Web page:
Special Ops Paintball: FPO vs BYOP - Special Ops Paintball

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FPO vs BYOP Ever thought about it? Rate Topic: -----

#46 User is offline   Zach_attack 

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Posted 23 April 2011 - 10:55 AM

Field I play at isn't neccesarily BYOP or FPO, it's "if we see you with crappy walmart paint we will tell you dont use it so we dont get hit in the head with rocks". The paint is a reasonable price/consistent quality so I dont mind paying the $15 a bag especially considering the lack of a proshop around here, I dont wanna risk ordering paint online only to get a broken bag causing me to lose more money than I ever saved if I would have bought from my field.

10 dollars field and air
15 a bag for the normal paint
20 a bag if he has "special" paint in(tourney paint)

Id say thats all pretty fair considering the insane generosity he has when ordering products in for you.

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#47 User is offline   Woodbender 

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Posted 23 April 2011 - 05:57 PM

View Postaslanprime, on 23 April 2011 - 01:55 AM, said:

There's no FPO field you can play at for $25. Even if you get a $10 entry and 500 rounds, that's $20 MINIMUM. Now, if you can play 8 games and only use 500 rounds...more power to ya. But that's roughly 30% of a hopper per game. I usually use up that much at the chrono station.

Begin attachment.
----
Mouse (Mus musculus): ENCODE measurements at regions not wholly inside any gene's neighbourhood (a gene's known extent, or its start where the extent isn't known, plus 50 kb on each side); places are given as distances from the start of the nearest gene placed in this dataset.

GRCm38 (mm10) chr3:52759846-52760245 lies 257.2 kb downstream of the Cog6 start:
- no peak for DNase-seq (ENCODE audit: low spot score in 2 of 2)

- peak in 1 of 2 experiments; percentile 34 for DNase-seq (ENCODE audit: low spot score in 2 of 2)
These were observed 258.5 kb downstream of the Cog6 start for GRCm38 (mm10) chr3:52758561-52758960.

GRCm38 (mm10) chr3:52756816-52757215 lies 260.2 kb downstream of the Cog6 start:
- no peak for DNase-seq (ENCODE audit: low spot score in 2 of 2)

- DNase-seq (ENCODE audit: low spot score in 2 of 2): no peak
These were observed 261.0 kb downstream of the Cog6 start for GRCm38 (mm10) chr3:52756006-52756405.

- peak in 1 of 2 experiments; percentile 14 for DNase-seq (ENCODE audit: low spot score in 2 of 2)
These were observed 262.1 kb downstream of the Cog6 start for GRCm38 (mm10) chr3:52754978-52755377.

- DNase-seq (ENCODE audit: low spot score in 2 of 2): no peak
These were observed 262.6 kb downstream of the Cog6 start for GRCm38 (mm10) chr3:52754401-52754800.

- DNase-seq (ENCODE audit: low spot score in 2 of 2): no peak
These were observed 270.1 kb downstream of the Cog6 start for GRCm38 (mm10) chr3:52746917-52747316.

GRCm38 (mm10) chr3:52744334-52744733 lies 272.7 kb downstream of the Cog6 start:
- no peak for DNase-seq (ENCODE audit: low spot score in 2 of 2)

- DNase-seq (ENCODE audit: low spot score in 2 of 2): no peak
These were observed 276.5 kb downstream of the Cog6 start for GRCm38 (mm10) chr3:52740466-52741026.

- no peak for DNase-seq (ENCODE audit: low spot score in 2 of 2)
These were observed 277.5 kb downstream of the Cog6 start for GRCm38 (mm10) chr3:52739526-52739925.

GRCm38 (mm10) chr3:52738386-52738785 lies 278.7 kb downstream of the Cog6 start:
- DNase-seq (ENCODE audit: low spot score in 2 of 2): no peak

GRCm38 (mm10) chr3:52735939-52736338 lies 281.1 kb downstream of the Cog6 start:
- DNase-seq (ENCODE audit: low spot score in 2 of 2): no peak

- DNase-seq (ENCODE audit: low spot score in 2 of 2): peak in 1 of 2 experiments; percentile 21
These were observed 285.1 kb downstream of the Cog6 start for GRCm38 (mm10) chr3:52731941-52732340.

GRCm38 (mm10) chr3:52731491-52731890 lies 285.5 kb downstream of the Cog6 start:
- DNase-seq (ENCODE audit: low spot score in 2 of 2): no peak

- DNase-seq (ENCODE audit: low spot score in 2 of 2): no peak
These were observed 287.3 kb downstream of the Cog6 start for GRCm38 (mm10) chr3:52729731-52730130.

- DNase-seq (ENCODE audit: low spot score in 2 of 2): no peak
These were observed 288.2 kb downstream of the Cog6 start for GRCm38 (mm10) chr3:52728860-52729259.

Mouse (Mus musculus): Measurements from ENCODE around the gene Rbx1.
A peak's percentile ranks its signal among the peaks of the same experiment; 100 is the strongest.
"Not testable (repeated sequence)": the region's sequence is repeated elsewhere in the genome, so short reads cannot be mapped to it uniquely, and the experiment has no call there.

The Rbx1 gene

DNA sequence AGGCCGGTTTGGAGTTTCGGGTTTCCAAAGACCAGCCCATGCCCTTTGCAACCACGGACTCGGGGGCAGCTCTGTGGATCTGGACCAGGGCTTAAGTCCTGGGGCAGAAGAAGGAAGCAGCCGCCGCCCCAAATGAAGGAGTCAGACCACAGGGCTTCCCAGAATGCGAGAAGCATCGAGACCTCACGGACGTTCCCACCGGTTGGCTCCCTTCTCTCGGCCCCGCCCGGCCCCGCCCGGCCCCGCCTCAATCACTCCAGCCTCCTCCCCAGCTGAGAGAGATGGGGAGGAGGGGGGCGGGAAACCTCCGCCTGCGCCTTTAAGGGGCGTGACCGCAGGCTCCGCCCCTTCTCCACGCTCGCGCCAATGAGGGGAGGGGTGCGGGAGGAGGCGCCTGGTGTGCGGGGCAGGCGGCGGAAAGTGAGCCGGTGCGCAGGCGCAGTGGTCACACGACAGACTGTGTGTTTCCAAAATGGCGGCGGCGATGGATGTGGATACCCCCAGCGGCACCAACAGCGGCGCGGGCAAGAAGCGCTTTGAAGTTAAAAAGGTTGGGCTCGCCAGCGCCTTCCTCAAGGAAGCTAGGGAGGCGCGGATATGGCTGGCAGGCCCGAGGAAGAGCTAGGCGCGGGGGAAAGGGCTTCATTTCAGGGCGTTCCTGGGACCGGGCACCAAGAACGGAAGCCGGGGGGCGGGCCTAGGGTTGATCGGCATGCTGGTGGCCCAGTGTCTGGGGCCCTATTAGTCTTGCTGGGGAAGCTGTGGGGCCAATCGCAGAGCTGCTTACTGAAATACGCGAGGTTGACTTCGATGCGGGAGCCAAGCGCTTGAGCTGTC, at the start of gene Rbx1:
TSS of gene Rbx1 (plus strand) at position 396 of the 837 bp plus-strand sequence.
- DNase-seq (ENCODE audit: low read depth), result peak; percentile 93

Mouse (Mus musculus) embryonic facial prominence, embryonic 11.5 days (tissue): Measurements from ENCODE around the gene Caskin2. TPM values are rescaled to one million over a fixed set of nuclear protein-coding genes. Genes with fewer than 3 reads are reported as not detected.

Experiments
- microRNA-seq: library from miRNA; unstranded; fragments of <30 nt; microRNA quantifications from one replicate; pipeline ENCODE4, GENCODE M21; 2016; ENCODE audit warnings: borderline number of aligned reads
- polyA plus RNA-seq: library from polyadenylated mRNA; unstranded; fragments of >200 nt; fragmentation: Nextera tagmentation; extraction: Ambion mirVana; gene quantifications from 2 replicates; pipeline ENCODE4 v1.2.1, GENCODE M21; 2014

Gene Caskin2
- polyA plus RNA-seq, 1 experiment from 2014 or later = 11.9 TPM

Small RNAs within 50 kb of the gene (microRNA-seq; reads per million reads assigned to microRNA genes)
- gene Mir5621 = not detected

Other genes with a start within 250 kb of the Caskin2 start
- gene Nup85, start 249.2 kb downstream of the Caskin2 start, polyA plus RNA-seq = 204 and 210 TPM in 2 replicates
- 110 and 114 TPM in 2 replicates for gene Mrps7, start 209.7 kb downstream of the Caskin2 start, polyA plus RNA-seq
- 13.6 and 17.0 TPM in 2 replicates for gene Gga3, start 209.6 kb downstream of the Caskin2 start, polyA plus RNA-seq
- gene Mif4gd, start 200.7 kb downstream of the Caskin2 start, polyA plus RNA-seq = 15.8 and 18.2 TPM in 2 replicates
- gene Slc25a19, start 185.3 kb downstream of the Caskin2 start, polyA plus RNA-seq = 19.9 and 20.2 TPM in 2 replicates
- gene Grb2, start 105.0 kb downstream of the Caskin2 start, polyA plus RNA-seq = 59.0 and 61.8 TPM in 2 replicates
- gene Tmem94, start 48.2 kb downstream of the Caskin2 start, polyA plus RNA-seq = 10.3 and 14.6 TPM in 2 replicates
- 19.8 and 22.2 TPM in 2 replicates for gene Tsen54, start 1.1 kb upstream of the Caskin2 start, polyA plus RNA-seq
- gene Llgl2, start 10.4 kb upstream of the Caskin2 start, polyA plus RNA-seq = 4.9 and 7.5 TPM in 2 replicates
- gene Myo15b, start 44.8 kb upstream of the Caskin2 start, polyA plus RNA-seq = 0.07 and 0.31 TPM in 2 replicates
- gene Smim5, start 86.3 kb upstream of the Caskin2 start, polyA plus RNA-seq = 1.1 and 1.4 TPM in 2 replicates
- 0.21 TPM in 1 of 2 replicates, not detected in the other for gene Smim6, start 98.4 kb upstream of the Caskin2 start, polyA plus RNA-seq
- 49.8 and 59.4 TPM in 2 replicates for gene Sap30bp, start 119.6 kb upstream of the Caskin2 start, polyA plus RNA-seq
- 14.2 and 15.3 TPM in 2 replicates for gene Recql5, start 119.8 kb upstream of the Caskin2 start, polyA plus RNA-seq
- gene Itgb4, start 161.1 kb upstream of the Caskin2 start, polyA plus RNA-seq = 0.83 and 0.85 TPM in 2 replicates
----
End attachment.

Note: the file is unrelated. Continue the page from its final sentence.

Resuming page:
I don't pay entry fees, just paint costs due to a lifetime membership I purchased three years ago. I can't remember what the price per case is at Realms anymore since I haven't bought paint outside of an event from them in over a year. Playing two events a year means I buy two cases and seldom need anymore for the rest of the year. I think it used to be $60.00 for a member. If I'm not playing an event I'll buy a case at the beginning of the year and play with my pumps or pistol until I think the paint is getting old. At that point I break out the RT-Pro and try to burn through the remaining 1000-1500 rounds in a day. Usually I can't use more than a 1000 within 8 hours though during a walk-on game. It just doesn't require a lot of paint to suppress the relatively inexperienced players that tend to show up for weekend play. Also, I am very aggressive in my playing style so either I'm eliminated before I shoot off much paint or I eliminate my opponents with a few dozen shots. The easiest way to reduce paint costs and have more fun is to move faster, get closer and avoid long-balling contests.